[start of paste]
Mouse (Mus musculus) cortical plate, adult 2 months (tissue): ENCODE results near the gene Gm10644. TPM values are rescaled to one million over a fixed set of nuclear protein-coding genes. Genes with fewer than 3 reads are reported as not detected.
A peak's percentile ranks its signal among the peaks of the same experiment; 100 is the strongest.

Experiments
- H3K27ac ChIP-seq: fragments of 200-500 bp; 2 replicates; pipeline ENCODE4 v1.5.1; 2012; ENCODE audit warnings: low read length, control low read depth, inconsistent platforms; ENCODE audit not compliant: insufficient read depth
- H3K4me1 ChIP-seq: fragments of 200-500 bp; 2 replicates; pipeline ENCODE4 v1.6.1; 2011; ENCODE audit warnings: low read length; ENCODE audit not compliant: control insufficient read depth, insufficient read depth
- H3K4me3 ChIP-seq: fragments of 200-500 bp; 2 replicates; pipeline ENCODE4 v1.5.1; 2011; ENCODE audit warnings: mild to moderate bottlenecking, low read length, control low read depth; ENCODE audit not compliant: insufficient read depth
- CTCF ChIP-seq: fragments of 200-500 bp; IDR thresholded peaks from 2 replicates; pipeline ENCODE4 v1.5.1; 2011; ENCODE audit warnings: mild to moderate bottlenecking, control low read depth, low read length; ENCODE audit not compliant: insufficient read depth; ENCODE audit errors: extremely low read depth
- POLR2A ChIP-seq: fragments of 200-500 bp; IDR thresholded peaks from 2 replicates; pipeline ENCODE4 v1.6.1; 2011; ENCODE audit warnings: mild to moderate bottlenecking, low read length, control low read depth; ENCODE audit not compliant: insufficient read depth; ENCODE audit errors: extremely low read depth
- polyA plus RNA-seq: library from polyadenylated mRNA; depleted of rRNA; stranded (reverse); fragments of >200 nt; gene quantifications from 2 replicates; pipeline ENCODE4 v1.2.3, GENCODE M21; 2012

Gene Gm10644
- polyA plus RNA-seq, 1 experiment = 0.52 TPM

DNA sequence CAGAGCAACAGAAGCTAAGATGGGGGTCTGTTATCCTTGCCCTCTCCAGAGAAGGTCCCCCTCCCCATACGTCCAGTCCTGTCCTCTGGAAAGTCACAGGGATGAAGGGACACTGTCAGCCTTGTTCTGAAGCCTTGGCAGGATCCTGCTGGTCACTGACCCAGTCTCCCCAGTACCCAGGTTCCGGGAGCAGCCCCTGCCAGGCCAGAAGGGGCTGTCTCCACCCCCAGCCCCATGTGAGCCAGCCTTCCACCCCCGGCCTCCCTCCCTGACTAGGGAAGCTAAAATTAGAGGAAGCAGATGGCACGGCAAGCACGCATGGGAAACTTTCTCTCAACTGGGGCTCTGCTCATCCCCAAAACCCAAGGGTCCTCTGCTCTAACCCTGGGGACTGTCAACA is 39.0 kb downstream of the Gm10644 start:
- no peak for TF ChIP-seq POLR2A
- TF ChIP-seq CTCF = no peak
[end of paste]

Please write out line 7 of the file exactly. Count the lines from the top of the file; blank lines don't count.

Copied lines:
- CTCF ChIP-seq: fragments of 200-500 bp; IDR thresholded peaks from 2 replicates; pipeline ENCODE4 v1.5.1; 2011; ENCODE audit warnings: mild to moderate bottlenecking, control low read depth, low read length; ENCODE audit not compliant: insufficient read depth; ENCODE audit errors: extremely low read depth